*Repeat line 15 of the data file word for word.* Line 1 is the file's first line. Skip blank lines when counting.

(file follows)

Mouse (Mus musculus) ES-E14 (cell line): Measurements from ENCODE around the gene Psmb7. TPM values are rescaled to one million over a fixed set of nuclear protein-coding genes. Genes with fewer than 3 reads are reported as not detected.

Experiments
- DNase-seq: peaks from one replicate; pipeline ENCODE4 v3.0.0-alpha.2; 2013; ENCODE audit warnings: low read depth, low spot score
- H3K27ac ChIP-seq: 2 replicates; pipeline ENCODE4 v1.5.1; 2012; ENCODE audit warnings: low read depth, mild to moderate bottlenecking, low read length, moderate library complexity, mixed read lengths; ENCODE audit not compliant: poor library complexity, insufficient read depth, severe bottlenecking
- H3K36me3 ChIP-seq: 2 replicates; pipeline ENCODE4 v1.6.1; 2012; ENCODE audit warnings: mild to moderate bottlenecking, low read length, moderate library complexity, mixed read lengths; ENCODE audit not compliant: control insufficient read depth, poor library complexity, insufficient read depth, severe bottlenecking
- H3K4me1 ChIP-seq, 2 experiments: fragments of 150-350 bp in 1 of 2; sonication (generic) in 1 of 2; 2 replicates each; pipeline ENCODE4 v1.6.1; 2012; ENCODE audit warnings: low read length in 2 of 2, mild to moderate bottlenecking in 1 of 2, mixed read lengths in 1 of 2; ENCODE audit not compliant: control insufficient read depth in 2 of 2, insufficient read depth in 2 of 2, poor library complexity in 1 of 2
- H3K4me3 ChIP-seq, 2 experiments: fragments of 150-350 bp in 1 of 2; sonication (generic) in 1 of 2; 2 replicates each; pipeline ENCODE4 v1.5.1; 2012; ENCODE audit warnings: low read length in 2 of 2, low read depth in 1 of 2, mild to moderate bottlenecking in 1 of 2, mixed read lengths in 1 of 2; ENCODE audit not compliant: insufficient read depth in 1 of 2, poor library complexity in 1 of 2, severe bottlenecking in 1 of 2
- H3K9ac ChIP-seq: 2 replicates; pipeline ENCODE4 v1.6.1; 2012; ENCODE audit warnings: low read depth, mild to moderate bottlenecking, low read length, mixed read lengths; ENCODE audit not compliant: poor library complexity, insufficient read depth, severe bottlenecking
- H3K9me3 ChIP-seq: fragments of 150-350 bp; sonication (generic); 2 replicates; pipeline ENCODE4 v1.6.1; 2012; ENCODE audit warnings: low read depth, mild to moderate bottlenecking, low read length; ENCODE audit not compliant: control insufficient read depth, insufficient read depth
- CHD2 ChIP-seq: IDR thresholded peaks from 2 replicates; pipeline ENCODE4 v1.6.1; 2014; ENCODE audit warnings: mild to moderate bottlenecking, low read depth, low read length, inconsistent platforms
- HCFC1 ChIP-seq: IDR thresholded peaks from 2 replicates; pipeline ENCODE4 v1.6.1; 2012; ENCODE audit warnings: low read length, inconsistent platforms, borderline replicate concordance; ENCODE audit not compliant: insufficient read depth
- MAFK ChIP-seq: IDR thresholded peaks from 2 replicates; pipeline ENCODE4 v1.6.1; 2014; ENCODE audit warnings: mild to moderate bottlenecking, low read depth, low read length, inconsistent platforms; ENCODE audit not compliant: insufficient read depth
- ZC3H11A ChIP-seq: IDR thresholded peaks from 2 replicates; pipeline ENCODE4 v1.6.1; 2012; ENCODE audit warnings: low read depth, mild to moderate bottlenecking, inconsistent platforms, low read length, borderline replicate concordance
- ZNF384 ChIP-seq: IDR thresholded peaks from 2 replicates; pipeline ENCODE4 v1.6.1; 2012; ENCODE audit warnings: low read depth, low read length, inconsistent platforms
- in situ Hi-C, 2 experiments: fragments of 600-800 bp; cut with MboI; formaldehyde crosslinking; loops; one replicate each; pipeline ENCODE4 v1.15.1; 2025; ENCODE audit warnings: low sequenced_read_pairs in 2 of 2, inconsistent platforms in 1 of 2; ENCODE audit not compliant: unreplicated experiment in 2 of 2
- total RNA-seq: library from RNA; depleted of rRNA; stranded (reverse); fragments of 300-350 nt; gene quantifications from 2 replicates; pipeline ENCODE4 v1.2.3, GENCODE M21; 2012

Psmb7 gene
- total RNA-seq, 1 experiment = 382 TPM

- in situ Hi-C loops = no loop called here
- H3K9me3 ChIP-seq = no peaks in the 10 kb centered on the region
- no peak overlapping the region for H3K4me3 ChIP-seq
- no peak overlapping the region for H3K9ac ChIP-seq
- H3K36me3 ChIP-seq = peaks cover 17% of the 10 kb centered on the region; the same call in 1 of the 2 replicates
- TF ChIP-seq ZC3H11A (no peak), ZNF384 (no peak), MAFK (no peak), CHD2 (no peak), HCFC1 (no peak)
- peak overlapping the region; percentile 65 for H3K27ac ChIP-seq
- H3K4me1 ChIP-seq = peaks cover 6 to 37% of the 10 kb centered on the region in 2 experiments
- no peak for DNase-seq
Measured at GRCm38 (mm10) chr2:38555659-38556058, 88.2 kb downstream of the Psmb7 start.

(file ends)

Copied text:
- in situ Hi-C, 2 experiments: fragments of 600-800 bp; cut with MboI; formaldehyde crosslinking; loops; one replicate each; pipeline ENCODE4 v1.15.1; 2025; ENCODE audit warnings: low sequenced_read_pairs in 2 of 2, inconsistent platforms in 1 of 2; ENCODE audit not compliant: unreplicated experiment in 2 of 2